Mole Mania

Whenever we talk about Nintendo, we treat the company like it’s some kind of anomaly. However, that’s only because they are. In a world where the biggest releases look to Hollywood for inspiration, Nintendo’s games feel much more like toys. The company started life as a toy company, so it only makes sense that this would inform their game design. It’s as though with each new project, Nintendo’s designers tell themselves that their game must be fun to play for its own sake. That’s why you can float around small planets in Super Mario Galaxy, or why Doshin the Giant presents itself as a tropical sandbox.

This is where I bring up Mole Mania, the Nintendo game with less name recognition than Mysterious Murasame Castle. Like so many of the company’s projects, this thing lies somewhere between toy and video game. That isn’t an accident, nor does it hold the game back. In fact, Mole Mania achieves a lot of clever things with that combination. It combines the firm structure of a puzzle game with the physical fun of playing with a toy to create this charming experience.

1I can’t understate how firm the game’s structures are. As far as video game genres go, puzzle games are perhaps the most rigidly structured genre there is. There’s no negotiating the rules in these games. The pieces you see before you can only behave one way, and you can only clear the puzzle if you get them to behave in the one way the game will allow. So it follows that the flow of events through these puzzles is just as heavily codified: you play around with your surroundings, test out various solutions, and when you’ve finally figured out what the game wants you to do, you worm your way through that solution and to the end.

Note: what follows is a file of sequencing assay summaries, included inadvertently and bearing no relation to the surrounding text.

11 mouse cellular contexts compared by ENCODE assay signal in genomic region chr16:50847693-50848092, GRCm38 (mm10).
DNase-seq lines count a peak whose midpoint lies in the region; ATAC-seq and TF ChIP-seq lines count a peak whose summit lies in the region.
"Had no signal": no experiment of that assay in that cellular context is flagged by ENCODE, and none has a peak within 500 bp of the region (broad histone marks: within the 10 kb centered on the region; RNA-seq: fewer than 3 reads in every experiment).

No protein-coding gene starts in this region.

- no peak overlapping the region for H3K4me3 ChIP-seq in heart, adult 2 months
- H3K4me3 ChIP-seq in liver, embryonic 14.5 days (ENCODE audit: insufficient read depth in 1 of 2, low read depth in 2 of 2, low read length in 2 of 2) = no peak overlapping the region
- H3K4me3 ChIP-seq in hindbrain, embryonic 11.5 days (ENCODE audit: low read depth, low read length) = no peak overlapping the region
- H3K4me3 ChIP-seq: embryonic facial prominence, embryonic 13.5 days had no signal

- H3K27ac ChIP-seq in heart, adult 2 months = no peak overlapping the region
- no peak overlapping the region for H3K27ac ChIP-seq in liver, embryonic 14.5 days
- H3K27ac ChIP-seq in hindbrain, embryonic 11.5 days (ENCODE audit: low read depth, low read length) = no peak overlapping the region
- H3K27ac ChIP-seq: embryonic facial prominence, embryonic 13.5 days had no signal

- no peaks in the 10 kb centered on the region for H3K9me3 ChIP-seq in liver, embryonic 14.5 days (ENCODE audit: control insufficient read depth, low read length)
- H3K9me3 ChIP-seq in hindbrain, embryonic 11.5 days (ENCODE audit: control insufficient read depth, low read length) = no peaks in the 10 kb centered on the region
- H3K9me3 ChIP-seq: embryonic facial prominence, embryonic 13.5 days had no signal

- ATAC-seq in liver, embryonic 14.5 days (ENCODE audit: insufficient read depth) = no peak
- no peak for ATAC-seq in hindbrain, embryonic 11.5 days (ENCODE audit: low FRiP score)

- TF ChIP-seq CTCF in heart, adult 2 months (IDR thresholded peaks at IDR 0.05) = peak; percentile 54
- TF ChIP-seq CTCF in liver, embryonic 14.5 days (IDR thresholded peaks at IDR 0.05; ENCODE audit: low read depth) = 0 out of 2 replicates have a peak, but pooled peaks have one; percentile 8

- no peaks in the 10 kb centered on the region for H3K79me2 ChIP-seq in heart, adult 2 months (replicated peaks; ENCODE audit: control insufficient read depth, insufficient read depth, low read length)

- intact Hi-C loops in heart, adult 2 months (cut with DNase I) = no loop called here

At first glance, Mole Mania appears to fit this model extremely well. Your job is to help Muddy Mole rescue his family from the angry farmer Jinbei, which you do by guiding balls through mazes. Not only do you have a variety of tools to help you move the ball (each with just one specific use), but there are also strict rules about how you can move the ball in the first place. Here are just a few examples:

  • You can’t roll the ball over a hole.
  • You can plug holes up with a barrel, but doing so means you can’t move past that barrel when you’re underground.
  • You can push a ball onto spikes, but not past them. You have to roll the ball over the spikes.